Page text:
By Dan Kirk
You know when you’re driving with a passenger in the front seat and stop suddenly and do the “mom” thing where you instinctively slam your arm in front of their chest to “save” them from shooting out the window? Same thing happens when I see something special, say, some wildlife in an urban environment. The other night, as the sun was setting on the Napa River near the San Pablo Bay in Vallejo, I happened to do this to my friend as I saw the silhouette of a Great Horned Owl fly up from some shrubs on the ground to the top of a street lamp. I knew it was an owl by the rounded head shape, and I knew it was a Great Horned Owl because of its distinctive ear tufts that make it look cat-like. I started hoo-h-HOO-hoo-hoo-ing, mimicking its hoot as we slowly walked past it into the sunset. Whenever I see an owl, it always feels so special.
Back in the forest on the Oregon coast, where I used to live, I used to hear them nearly every morning and night, but never saw one without trying hard. I like how adorable yet spooky and mystical they are–maybe this feeling comes from the fact that I only see them during silhouette hour, or that their heads can spin over 180 degrees to look behind them, and maybe from some folklore too. In California, in Oregon and in every state across the U.S., into Canada and Mexico you may hear the hoots or spot the tufts. Usually species that live in an entire continent are very adaptable, as is the case for the Great Horned Owl, or Bubo Virginianus. Their habitats range from shrublands, deserts, different types of forests, cliff sides, cities and all the in between. They tend to inhabit the same places as the Red-tailed Hawk, which are slightly easier to spot because they are more active in the day time, not the night time.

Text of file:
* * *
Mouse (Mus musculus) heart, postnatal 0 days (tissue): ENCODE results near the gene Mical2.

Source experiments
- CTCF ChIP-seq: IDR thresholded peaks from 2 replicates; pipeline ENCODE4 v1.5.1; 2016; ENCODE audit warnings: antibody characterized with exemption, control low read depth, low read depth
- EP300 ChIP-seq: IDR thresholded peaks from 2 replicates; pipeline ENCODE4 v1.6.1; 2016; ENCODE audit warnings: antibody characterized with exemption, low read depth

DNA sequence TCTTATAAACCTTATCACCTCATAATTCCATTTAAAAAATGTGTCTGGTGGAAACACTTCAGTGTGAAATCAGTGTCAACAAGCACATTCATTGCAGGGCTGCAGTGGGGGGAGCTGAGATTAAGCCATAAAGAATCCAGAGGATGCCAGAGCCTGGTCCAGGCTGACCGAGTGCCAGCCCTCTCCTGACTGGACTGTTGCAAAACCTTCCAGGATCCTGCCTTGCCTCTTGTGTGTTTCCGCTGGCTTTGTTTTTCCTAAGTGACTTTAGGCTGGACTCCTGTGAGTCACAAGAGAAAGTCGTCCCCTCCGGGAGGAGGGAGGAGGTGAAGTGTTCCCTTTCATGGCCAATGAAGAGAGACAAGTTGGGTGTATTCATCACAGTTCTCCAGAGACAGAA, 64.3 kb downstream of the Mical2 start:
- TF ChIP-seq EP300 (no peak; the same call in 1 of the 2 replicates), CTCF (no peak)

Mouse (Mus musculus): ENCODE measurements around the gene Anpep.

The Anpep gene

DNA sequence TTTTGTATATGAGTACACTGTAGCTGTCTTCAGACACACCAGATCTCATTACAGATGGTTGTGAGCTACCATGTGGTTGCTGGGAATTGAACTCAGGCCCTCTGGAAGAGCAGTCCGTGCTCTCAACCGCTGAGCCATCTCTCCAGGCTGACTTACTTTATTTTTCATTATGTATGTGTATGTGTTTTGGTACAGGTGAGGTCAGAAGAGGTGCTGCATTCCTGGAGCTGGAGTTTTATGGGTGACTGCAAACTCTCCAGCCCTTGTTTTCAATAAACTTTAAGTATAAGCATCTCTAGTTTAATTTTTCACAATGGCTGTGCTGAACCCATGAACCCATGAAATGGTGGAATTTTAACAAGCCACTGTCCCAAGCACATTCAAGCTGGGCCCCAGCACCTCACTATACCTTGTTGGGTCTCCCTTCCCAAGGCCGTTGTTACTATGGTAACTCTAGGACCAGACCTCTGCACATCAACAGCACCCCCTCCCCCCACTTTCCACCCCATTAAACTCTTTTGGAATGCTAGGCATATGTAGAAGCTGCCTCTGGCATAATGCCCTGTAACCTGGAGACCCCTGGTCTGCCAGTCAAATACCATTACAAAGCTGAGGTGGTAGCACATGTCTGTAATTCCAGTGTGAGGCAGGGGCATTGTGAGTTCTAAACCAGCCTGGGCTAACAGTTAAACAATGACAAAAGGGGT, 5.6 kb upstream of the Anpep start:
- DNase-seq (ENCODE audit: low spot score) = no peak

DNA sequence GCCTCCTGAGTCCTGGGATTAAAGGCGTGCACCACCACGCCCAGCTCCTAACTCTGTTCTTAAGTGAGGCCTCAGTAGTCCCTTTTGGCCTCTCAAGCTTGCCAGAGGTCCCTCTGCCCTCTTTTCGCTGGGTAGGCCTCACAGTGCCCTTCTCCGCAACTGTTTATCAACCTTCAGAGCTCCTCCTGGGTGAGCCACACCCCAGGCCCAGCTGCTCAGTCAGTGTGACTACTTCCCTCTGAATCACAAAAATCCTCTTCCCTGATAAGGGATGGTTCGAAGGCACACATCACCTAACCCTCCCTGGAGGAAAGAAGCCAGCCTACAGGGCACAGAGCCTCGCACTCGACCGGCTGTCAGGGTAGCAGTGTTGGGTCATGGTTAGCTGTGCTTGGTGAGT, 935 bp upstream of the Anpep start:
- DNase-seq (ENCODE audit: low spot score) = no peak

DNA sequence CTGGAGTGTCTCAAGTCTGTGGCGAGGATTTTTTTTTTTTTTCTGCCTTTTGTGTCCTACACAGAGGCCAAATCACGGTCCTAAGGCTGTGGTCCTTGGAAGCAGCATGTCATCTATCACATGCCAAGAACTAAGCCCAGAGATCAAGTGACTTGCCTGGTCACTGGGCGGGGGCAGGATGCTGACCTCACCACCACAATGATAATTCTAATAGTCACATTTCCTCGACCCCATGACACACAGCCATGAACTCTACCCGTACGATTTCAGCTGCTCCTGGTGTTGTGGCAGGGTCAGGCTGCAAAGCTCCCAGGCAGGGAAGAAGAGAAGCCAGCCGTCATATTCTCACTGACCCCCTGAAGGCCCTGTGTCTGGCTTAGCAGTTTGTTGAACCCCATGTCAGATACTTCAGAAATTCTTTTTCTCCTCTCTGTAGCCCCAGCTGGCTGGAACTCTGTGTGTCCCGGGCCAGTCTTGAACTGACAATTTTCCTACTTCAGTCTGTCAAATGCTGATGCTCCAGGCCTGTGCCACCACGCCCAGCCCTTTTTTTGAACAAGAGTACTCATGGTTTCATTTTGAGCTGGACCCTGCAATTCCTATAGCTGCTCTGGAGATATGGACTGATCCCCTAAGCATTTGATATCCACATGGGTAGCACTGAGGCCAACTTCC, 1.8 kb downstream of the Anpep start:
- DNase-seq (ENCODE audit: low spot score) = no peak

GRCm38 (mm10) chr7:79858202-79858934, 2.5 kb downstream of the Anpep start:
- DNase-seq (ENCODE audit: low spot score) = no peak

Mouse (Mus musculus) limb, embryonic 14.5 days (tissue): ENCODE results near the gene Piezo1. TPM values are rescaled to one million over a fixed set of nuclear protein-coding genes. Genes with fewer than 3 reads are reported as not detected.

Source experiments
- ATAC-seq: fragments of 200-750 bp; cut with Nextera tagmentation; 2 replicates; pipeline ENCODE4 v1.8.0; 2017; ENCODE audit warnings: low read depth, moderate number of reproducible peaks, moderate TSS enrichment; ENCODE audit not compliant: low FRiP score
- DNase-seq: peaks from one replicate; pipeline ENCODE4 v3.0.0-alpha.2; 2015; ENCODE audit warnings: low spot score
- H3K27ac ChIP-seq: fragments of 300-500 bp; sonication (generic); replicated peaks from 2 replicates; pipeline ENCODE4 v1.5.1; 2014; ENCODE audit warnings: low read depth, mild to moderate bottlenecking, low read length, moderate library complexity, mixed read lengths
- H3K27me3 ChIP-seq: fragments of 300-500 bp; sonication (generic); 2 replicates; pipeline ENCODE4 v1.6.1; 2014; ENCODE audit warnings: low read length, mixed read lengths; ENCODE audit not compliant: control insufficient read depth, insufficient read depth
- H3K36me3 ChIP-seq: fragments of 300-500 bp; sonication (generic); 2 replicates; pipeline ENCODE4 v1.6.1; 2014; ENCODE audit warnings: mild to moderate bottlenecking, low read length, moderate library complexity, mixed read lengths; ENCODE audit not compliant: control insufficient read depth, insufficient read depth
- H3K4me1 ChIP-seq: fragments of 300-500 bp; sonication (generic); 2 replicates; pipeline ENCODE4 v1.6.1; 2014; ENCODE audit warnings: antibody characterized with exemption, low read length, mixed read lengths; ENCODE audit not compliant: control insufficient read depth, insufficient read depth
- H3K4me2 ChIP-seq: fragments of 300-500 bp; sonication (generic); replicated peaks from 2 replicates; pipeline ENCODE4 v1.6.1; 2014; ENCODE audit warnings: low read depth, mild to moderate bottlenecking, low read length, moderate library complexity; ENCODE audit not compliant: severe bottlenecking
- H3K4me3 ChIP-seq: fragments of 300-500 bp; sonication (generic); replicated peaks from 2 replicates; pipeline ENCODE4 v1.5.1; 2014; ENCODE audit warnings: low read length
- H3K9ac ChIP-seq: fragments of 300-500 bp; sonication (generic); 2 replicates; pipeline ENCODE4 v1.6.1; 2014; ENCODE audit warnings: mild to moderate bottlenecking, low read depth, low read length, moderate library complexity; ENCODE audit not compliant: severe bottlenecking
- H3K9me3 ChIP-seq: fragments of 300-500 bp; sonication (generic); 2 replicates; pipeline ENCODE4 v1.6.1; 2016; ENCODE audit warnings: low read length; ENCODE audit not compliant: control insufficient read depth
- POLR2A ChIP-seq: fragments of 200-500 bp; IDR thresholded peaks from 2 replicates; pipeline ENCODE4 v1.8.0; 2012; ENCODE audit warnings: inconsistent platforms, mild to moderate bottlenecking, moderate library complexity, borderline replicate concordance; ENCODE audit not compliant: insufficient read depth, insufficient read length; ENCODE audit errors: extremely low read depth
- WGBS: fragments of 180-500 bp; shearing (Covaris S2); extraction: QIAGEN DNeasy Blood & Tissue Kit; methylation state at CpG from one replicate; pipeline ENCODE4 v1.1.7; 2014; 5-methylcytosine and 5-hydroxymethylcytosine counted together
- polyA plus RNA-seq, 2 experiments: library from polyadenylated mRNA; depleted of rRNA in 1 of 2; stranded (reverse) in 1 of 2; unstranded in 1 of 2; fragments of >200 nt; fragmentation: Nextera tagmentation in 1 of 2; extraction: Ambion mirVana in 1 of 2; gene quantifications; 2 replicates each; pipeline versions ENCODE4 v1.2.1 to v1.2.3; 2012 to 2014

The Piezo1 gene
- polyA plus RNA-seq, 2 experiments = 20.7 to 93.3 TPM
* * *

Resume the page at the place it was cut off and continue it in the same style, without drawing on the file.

They are a nocturnal predator, swiftly flying through the night with their 5-foot wingspan, preying on large insects, amphibians, reptiles, and birds, including, on occasion, Peregrine Falcons, other owls, geese, and herons. Mammals are favored quarry, particularly rodents and rabbits. Their prey spans an array of species (just about 250), but they prefer rabbits and hares. Their unique feather tufts actually allow them to hear small sounds from far away, such as a mouse up to 900 feet away. The largest threats to the Great Horned Owl are caused by humans, shootings, traps, road kills and electrocutions. The only natural enemies are other Great Horned Owls and, occasionally, Northern Goshawks and Peregrine Falcons. Although the owl is common throughout North America, data from Partners in Flight shows a 27 percent decline in population in recent years mostly due to habitat loss, as is the case with many other animals in our developed watersheds.
As the nights get longer and the days shorter, there’s more opportunity to listen for their hooting, so keep an ear to the ground these next few months and hopefully you’ll be able to spot one too! Read about other owls in your watershed, like the Pygmy Owl and the Brazen Burrowing Owl in other Ebb and Flow articles in our newsletter.
Banner image by Tony Varela, Macaulay Library, March 17, 2017.